- “Susan Rice was a Rhodes scholar. How do you say a person like Susan Rice is not qualified?” Gee, Kris Kristofferson was a Rhodes scholar—does that mean he’s qualified to be Secretary of State too? Bill Clinton was a Rhodes Scholar…is that why the Senate didn’t convict him of lying to a grand jury?
- “I mean, Susan Rice’s comments didn’t send us to Iraq and Afghanistan. Somebody else’s did. But you’re not angry with them.” Look! The bottom of the barrel rationalization, “It’s not the worst thing.” So Rep. Fudge thinks that sufficient qualification for being Secretary of State is that one not be Condoleeza Rice or Colin Powell, who, by the way, did not “send us to Iraq and Afghanistan” by their “comments.” Indeed, they didn’t “send us to Iraq and Afghanistan” at all. Susan Rice’s comments didn’t kill anybody, so they aren’t worth getting upset about. I would call Fudge’s statement spectacularly stupid, but that would be sexist and racist, right, Rep. Clyburn?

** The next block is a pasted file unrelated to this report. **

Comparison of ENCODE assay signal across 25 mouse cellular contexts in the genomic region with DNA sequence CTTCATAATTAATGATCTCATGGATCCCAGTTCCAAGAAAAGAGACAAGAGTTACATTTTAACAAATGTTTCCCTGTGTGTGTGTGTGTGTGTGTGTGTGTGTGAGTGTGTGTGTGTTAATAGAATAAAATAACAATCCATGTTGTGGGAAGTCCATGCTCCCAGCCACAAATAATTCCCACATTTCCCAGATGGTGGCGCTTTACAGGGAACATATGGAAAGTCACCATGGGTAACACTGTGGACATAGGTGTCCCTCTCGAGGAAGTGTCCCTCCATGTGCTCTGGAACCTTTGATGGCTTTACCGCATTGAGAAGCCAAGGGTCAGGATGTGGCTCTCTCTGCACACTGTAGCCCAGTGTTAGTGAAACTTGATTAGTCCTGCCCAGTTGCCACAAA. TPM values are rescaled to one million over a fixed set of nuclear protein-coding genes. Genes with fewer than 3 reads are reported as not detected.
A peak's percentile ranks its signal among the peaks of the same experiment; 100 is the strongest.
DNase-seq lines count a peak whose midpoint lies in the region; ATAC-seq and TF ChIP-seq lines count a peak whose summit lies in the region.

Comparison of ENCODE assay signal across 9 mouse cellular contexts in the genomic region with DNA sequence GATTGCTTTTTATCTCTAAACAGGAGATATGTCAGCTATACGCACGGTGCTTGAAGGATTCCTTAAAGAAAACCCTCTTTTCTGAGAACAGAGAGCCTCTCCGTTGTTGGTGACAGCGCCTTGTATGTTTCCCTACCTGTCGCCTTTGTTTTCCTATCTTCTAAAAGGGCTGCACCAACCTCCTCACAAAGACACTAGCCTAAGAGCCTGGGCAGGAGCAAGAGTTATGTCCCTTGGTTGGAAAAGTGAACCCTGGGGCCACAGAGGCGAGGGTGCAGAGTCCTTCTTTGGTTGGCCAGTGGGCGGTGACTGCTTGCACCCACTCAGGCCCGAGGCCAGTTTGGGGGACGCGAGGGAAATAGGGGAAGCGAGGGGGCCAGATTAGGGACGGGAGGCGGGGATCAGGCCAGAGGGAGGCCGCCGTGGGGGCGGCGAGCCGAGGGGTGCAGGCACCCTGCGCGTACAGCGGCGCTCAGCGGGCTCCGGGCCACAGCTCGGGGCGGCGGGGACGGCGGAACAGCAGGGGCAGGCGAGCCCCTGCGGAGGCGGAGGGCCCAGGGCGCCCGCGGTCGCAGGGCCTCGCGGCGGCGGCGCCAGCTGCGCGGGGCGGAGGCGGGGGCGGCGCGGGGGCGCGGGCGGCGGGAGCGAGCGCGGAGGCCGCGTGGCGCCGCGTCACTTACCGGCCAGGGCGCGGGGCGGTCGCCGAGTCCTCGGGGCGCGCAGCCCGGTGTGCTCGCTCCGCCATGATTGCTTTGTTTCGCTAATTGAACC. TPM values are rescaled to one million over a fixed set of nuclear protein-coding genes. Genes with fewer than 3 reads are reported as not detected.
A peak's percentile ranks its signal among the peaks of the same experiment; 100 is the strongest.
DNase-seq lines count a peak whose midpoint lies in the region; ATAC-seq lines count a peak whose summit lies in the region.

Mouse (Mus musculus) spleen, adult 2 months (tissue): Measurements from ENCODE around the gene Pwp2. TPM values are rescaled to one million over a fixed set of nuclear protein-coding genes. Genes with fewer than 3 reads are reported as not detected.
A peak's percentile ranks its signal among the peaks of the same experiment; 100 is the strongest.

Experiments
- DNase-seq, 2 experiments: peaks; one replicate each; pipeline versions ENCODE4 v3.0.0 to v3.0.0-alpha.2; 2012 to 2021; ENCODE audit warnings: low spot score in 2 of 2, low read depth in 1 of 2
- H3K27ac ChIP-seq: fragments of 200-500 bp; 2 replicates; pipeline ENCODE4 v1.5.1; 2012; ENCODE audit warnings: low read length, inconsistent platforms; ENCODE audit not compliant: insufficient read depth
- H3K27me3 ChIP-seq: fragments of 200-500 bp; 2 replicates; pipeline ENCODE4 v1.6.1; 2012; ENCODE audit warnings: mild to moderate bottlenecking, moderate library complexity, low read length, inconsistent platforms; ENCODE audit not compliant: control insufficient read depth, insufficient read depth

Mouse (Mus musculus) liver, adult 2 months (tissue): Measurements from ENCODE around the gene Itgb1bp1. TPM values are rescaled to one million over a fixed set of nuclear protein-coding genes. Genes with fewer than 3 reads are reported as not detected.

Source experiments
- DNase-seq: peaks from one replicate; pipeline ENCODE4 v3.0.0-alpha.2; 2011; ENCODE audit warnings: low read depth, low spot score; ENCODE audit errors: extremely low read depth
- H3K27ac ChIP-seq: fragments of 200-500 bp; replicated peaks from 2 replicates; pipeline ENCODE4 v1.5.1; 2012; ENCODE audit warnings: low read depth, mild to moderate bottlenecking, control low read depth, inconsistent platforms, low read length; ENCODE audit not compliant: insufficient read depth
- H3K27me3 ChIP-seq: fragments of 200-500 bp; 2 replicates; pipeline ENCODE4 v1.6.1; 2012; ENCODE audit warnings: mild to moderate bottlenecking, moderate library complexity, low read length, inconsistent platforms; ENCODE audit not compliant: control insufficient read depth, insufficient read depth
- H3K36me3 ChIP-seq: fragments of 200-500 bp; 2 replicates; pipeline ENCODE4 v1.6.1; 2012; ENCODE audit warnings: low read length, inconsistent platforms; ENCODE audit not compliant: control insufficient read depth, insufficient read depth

- “But you’re not angry with them.” Who isn’t? Representative Fudge’s whole party is and has been for years. Does that make them all sexist and racist?
After reading, watching and hearing this sort of thing for four long years, and after a wincing through a campaign that used similar race-baiting gender-baiting tactics shamelessly, I assume that Democrats like Fudge will continue this until it stops working. Until that occurs, it will continue to be an embarrassment to the country and an indictment of the party’s ethics.